Please contact Roger on the e-mail above if you have any queries
regarding updated government guidelines.

Council cash to carry out West Leeds youth work

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Two West Leeds organisations have won council contracts to carry out vital post lockdown youth work in the area.

A six-month contract worth £31,875 has been awarded to community development organisation Barca-Leeds for targeted youth work, with an option to extend for a further six months.

And charity The Cardigan Centre has been awarded a six-month contract worth £23,104, with the option to extend for a similar price.

A council report released today – which can be read here – says the work will cover three council wards: Bramley and Stanningley, Headingley & Hyde Park ward and Weetwood Wards.

Council clamps down on fireworks nuisance in Pudsey and Burley parks

An injunction could stop nuisance fireworks across the city – and will target antisocial behaviour in public parks in Burley and Pudsey.

The city-wide injunction to stop people using fireworks “in an anti-social manner” or gathering in certain parks at night is being sought by Leeds City Council and West Yorkshire Police.

A similar injunction was sought in Burley last year to tackle anti-social behaviour and firework misuse. Residents in The Kelsalls area had their lives made a misery by large groups congregating on the streets and indiscriminately letting off fireworks, often aiming them at people, homes, cars and the emergency services.

The council and police are applying for an injunction to ban the misuse of fireworks and to prevent more than three people gathering in three named parks after 6pm until 7pm the following morning.

The parks are Alexandra Park (between Burley Lodge Road and Alexandra Road) in Burley, Pudsey Park and Banstead in Harehills.

If granted, the injunction would come into force on 28 August and run until 30 January 2021.

Anyone breaching it would be liable to be arrested.

The proposed injunction would also include

  • Setting fire to buildings anywhere in Leeds.
  • Using abusive words or gestures to, threatening or obstructing or interfering with any emergency worker sealing with any firework-related incident across Leeds.

If anyone wishes to support the application they should send an e-mail to lasbt@leeds.gov.uk

If anyone wishes to oppose the application then they will need to be added as a defendant. Anyone wishing to oppose the application can do so by e-mailing: legal.services.enforcement@leeds.gov.uk

The deadline to support or oppose the application is: Monday, 24 August. The injunction is set to be heard at Leeds County Court on Friday, 28 August.

Developer told to pull down home in Burley Road planning saga

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Latest plans to build a new house on the site of a historic former lodge house in Burley have been refused by Leeds City Council planners.

It’s the latest twist in a long-running planning saga the council has also issued an enforcement notice that a new property at former St Anne’s Villa site at 378 Burley Road has to be demolished as it is not in line with the original planning consent.

As previously reported, residents have opposed a number of applications on the site.

The proposals would create a new dwelling in place of the original lodge house, the total demolition of which was approved in 2014.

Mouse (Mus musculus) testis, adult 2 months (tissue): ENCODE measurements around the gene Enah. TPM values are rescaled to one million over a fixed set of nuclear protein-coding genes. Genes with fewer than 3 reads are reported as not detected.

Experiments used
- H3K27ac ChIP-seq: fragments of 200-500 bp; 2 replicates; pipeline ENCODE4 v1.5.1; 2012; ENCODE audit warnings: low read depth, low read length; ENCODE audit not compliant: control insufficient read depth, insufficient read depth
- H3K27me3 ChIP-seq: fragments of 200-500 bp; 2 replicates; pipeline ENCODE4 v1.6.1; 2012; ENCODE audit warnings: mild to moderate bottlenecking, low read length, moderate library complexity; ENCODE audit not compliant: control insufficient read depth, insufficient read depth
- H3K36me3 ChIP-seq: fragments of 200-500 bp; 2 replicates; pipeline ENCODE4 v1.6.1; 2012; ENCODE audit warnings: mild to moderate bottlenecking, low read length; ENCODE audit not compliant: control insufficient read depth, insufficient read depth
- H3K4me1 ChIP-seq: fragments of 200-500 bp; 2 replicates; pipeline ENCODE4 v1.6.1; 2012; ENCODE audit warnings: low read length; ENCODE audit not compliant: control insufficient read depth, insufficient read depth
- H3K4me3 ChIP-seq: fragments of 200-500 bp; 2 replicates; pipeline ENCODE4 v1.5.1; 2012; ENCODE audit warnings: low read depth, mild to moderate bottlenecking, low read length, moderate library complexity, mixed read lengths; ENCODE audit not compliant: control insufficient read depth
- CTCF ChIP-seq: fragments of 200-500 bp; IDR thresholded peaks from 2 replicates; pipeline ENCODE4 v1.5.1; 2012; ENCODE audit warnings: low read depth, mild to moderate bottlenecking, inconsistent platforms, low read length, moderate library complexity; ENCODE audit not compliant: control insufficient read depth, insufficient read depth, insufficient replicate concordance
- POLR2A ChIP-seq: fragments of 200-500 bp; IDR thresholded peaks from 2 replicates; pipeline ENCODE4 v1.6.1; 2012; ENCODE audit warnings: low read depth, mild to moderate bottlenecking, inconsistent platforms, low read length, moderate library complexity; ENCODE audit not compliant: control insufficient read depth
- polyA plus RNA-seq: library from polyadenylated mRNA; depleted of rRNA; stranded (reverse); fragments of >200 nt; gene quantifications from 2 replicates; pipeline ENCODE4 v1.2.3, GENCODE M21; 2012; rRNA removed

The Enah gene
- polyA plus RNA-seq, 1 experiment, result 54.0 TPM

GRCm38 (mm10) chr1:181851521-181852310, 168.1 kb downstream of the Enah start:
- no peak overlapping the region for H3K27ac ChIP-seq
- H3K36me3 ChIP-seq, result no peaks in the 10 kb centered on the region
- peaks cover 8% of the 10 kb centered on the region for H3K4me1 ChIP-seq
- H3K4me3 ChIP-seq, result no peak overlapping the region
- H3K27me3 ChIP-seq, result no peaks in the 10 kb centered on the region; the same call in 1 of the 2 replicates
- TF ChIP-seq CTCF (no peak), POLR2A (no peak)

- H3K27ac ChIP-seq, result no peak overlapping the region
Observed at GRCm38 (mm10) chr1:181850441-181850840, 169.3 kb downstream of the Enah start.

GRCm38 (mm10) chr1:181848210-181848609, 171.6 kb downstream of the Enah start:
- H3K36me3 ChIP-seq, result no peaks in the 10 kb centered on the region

fiona venner kirkstall
Cllr Fiona Venner

Posting on social media, Cllr Fiona Venner (Lab, Kirkstall) welcomed the decision and said:

“The developer has appealed this, but only on the grounds of the time frame. The appeal goes to the Planning Inspectorate in Bristol who are an independent body and will decide whether to uphold our time frame, or give him more time. But, either way; the current application has been refused and the enforcement notice to demolish the building stands.”

Armley pupils become pen pals with shielding residents

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West Leeds children attending school during lockdown have become pen pals with local people shielding in the community, writes Josie Armitage.

At the start of lockdown, New Wortley Community Centre received funding from Leeds Community Foundation to provide family food parcels, activity packs and recipes.

One of the activities was a letter writing pack so that local children and young people could write letters that would be passed onto older service users that were also isolated due to shielding or self-isolating.

50 letter packs were sent out to Castleton Primary, St Bartholomew’s, and Holy Family Primary Schools. The centre received 45 letters back and the Penpals scheme was born!

Some of these letters have been distributed to older people that are isolated who have enjoyed them and written back. Others have been distributed to local care and residential homes.

Feedback from the teachers at Castleton Primary School was how great the packs had been for those still accessing education in helping with letter writing as part of their English curriculum.

St Bartholomews’ children had drawn lovely pictures to accompany the letters and the school have commented that it has helped children focus and chat about how Covid-19 has affected them. They included funny jokes to make people smile.

Rebecca Houlding, Operations Manager at New Wortley Community Centre, said:

“This started out as a simple exercise which turned into a fabulous little project helping those most isolated. We would like to build on this in the future and the intergenerational interaction that takes place.  If you are a care home that would benefit from this project, please get in touch.”

Rebecca can be contacted through the centre’s Facebook page or by phoning the centre on 0113 2793466.